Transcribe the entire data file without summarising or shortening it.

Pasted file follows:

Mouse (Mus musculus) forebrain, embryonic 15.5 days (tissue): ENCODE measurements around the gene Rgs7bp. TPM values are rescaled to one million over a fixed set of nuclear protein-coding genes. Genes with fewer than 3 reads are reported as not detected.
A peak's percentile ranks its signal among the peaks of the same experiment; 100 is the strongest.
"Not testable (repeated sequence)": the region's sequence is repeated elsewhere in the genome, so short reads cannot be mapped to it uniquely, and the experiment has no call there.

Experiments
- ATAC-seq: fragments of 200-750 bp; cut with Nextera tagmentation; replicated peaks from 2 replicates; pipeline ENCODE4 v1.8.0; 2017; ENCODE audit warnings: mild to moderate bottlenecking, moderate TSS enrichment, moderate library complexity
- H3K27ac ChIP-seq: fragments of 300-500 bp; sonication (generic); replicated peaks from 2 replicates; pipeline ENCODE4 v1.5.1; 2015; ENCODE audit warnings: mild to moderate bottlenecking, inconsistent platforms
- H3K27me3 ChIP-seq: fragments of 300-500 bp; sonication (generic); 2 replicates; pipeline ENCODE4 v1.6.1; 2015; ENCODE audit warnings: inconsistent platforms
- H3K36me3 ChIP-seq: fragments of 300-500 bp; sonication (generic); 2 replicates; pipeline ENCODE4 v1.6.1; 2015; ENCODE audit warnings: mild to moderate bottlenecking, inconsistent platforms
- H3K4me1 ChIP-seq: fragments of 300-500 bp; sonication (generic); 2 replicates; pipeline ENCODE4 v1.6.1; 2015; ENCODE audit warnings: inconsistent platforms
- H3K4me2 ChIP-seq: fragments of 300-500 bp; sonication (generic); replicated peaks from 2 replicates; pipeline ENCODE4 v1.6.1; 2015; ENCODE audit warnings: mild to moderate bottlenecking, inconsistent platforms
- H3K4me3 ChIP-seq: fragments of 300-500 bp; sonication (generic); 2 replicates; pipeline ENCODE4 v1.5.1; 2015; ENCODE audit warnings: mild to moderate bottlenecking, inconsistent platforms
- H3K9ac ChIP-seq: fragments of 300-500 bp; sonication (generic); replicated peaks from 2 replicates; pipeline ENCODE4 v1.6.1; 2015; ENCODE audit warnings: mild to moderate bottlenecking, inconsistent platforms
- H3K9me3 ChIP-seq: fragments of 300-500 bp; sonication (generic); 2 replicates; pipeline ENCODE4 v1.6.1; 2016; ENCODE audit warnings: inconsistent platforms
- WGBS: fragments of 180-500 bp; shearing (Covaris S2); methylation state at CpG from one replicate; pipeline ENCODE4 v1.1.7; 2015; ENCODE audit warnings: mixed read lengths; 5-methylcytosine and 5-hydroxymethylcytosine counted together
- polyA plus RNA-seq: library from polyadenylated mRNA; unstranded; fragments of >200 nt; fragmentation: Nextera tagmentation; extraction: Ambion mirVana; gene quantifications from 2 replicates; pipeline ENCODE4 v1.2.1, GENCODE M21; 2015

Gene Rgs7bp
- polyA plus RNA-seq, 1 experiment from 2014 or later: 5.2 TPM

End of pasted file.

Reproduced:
Mouse (Mus musculus) forebrain, embryonic 15.5 days (tissue): ENCODE measurements around the gene Rgs7bp. TPM values are rescaled to one million over a fixed set of nuclear protein-coding genes. Genes with fewer than 3 reads are reported as not detected.
A peak's percentile ranks its signal among the peaks of the same experiment; 100 is the strongest.
"Not testable (repeated sequence)": the region's sequence is repeated elsewhere in the genome, so short reads cannot be mapped to it uniquely, and the experiment has no call there.

Experiments
- ATAC-seq: fragments of 200-750 bp; cut with Nextera tagmentation; replicated peaks from 2 replicates; pipeline ENCODE4 v1.8.0; 2017; ENCODE audit warnings: mild to moderate bottlenecking, moderate TSS enrichment, moderate library complexity
- H3K27ac ChIP-seq: fragments of 300-500 bp; sonication (generic); replicated peaks from 2 replicates; pipeline ENCODE4 v1.5.1; 2015; ENCODE audit warnings: mild to moderate bottlenecking, inconsistent platforms
- H3K27me3 ChIP-seq: fragments of 300-500 bp; sonication (generic); 2 replicates; pipeline ENCODE4 v1.6.1; 2015; ENCODE audit warnings: inconsistent platforms
- H3K36me3 ChIP-seq: fragments of 300-500 bp; sonication (generic); 2 replicates; pipeline ENCODE4 v1.6.1; 2015; ENCODE audit warnings: mild to moderate bottlenecking, inconsistent platforms
- H3K4me1 ChIP-seq: fragments of 300-500 bp; sonication (generic); 2 replicates; pipeline ENCODE4 v1.6.1; 2015; ENCODE audit warnings: inconsistent platforms
- H3K4me2 ChIP-seq: fragments of 300-500 bp; sonication (generic); replicated peaks from 2 replicates; pipeline ENCODE4 v1.6.1; 2015; ENCODE audit warnings: mild to moderate bottlenecking, inconsistent platforms
- H3K4me3 ChIP-seq: fragments of 300-500 bp; sonication (generic); 2 replicates; pipeline ENCODE4 v1.5.1; 2015; ENCODE audit warnings: mild to moderate bottlenecking, inconsistent platforms
- H3K9ac ChIP-seq: fragments of 300-500 bp; sonication (generic); replicated peaks from 2 replicates; pipeline ENCODE4 v1.6.1; 2015; ENCODE audit warnings: mild to moderate bottlenecking, inconsistent platforms
- H3K9me3 ChIP-seq: fragments of 300-500 bp; sonication (generic); 2 replicates; pipeline ENCODE4 v1.6.1; 2016; ENCODE audit warnings: inconsistent platforms
- WGBS: fragments of 180-500 bp; shearing (Covaris S2); methylation state at CpG from one replicate; pipeline ENCODE4 v1.1.7; 2015; ENCODE audit warnings: mixed read lengths; 5-methylcytosine and 5-hydroxymethylcytosine counted together
- polyA plus RNA-seq: library from polyadenylated mRNA; unstranded; fragments of >200 nt; fragmentation: Nextera tagmentation; extraction: Ambion mirVana; gene quantifications from 2 replicates; pipeline ENCODE4 v1.2.1, GENCODE M21; 2015

Gene Rgs7bp
- polyA plus RNA-seq, 1 experiment from 2014 or later: 5.2 TPM